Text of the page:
On the last day of Paris Fashion Week, Christophe Lemaire took his final bow for the house of under the glass-roofed orangerie of the Jardin du Luxembourg, its floors swept with Saharan yellow sand. Framed by a flame-colored curtain, the show was sunny, optimistic, and anything but a swan song. With the designer’s focus now moving full-time to his eponymous label, he left his Hermès woman with a streak of independence—her spirit wandering in the African desert, adorned with softly layered geometries.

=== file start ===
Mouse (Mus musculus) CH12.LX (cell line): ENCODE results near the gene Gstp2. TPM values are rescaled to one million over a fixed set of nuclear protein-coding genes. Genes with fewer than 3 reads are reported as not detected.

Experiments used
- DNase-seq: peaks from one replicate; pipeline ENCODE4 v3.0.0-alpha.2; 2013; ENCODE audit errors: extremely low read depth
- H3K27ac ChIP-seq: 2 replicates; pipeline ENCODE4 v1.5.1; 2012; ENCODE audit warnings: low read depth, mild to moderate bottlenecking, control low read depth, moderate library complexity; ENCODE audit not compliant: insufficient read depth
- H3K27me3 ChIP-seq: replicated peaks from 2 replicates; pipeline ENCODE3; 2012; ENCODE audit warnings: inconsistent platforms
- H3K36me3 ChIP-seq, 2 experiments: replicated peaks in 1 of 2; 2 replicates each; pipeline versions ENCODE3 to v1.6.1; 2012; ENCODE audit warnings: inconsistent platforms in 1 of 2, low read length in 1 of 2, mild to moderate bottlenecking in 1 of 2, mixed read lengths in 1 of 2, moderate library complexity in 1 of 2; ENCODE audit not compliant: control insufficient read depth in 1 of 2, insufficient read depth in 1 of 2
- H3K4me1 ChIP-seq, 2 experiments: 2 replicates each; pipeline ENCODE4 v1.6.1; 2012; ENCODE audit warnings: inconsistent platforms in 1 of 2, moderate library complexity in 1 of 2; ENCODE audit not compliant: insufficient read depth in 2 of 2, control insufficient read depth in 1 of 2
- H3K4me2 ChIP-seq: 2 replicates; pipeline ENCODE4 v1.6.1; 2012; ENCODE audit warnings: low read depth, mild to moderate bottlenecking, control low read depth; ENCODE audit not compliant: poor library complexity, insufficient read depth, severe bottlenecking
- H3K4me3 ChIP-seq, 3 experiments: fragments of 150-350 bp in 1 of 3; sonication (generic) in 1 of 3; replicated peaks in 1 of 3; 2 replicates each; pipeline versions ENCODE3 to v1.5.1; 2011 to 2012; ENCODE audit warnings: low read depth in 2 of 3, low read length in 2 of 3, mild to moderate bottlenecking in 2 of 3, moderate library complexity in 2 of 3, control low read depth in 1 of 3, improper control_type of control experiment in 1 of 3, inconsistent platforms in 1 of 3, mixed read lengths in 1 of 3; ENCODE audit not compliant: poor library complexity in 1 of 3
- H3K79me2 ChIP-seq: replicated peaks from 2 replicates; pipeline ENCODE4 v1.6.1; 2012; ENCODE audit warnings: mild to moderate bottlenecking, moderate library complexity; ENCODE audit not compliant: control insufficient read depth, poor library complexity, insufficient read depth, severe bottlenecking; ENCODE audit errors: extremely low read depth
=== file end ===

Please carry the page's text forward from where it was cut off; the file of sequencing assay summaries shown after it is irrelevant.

The opening Nehru coat in chalky cashmere set the sober tone for Lemaire’s pure, linear show, where an unerring obsession with creating fabric gestures allowed new developments to shine in both texture and form. A cascading, attached scarf was one, wrapping about the shoulders in watersnake or summer-weight cashmere, while a leather sash belt formed a curving bustle, cinching a loose silhouette. The pale desert palette was warmed with shades of deep navy, claret, and marigold—in crocodile, printed suede, and silk poplin respectively—the romance of his draping studies disrupted by lively African wax prints or the techy precision of a tape-seamed parka. Like Raf Simons at Dior and Nicolas Ghesquière at Louis Vuitton, Lemaire made a strong case for city shorts, cutting his in raw denim or supple crocodile, but it was the balloon-backed blouses and shifts that spoke most of the designer’s own, curvilinear sensibilities. Either way, the totality was diverse and poetic—an accomplished end to Lemaire’s first-ever luxury chapter. And it’s a book we’re only just getting into, it seems.